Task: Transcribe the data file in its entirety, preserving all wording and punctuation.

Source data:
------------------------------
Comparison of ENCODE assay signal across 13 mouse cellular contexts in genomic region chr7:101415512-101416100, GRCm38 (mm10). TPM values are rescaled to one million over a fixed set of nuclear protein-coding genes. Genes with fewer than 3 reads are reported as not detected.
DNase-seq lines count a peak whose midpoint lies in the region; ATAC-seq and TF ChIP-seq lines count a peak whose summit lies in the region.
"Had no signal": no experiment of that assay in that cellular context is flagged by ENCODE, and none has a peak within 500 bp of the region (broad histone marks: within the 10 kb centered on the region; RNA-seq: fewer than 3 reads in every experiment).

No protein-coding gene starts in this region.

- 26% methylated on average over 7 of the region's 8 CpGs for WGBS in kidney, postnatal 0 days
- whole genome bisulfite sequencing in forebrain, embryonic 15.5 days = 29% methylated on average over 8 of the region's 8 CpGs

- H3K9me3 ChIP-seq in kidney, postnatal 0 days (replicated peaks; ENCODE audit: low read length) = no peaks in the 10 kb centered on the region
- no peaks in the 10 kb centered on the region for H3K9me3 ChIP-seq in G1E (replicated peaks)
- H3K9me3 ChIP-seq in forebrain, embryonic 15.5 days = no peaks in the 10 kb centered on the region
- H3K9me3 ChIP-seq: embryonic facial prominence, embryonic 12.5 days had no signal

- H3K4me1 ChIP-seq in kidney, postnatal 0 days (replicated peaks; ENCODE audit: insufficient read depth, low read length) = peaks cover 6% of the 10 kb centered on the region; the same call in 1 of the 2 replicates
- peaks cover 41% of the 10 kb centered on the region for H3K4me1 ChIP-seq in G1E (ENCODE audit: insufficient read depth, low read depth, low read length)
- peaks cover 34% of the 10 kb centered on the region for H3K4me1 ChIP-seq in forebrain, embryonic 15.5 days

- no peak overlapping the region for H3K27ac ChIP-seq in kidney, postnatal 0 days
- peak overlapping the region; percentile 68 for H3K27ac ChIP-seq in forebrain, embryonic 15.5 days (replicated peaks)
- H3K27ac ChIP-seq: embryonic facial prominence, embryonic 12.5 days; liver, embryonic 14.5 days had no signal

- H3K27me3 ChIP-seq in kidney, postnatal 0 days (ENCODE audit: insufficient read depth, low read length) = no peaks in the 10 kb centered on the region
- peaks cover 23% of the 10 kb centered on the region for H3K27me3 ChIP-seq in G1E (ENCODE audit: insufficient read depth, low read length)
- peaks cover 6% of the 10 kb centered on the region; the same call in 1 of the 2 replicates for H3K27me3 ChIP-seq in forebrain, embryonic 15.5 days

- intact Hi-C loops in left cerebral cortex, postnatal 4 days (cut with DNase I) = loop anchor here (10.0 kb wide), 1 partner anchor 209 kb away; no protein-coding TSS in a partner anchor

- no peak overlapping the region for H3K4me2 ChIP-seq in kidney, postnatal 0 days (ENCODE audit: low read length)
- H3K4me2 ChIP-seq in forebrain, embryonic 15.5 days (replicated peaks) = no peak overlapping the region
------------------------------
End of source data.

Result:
Comparison of ENCODE assay signal across 13 mouse cellular contexts in genomic region chr7:101415512-101416100, GRCm38 (mm10). TPM values are rescaled to one million over a fixed set of nuclear protein-coding genes. Genes with fewer than 3 reads are reported as not detected.
DNase-seq lines count a peak whose midpoint lies in the region; ATAC-seq and TF ChIP-seq lines count a peak whose summit lies in the region.
"Had no signal": no experiment of that assay in that cellular context is flagged by ENCODE, and none has a peak within 500 bp of the region (broad histone marks: within the 10 kb centered on the region; RNA-seq: fewer than 3 reads in every experiment).

No protein-coding gene starts in this region.

- 26% methylated on average over 7 of the region's 8 CpGs for WGBS in kidney, postnatal 0 days
- whole genome bisulfite sequencing in forebrain, embryonic 15.5 days = 29% methylated on average over 8 of the region's 8 CpGs

- H3K9me3 ChIP-seq in kidney, postnatal 0 days (replicated peaks; ENCODE audit: low read length) = no peaks in the 10 kb centered on the region
- no peaks in the 10 kb centered on the region for H3K9me3 ChIP-seq in G1E (replicated peaks)
- H3K9me3 ChIP-seq in forebrain, embryonic 15.5 days = no peaks in the 10 kb centered on the region
- H3K9me3 ChIP-seq: embryonic facial prominence, embryonic 12.5 days had no signal

- H3K4me1 ChIP-seq in kidney, postnatal 0 days (replicated peaks; ENCODE audit: insufficient read depth, low read length) = peaks cover 6% of the 10 kb centered on the region; the same call in 1 of the 2 replicates
- peaks cover 41% of the 10 kb centered on the region for H3K4me1 ChIP-seq in G1E (ENCODE audit: insufficient read depth, low read depth, low read length)
- peaks cover 34% of the 10 kb centered on the region for H3K4me1 ChIP-seq in forebrain, embryonic 15.5 days

- no peak overlapping the region for H3K27ac ChIP-seq in kidney, postnatal 0 days
- peak overlapping the region; percentile 68 for H3K27ac ChIP-seq in forebrain, embryonic 15.5 days (replicated peaks)
- H3K27ac ChIP-seq: embryonic facial prominence, embryonic 12.5 days; liver, embryonic 14.5 days had no signal

- H3K27me3 ChIP-seq in kidney, postnatal 0 days (ENCODE audit: insufficient read depth, low read length) = no peaks in the 10 kb centered on the region
- peaks cover 23% of the 10 kb centered on the region for H3K27me3 ChIP-seq in G1E (ENCODE audit: insufficient read depth, low read length)
- peaks cover 6% of the 10 kb centered on the region; the same call in 1 of the 2 replicates for H3K27me3 ChIP-seq in forebrain, embryonic 15.5 days

- intact Hi-C loops in left cerebral cortex, postnatal 4 days (cut with DNase I) = loop anchor here (10.0 kb wide), 1 partner anchor 209 kb away; no protein-coding TSS in a partner anchor

- no peak overlapping the region for H3K4me2 ChIP-seq in kidney, postnatal 0 days (ENCODE audit: low read length)
- H3K4me2 ChIP-seq in forebrain, embryonic 15.5 days (replicated peaks) = no peak overlapping the region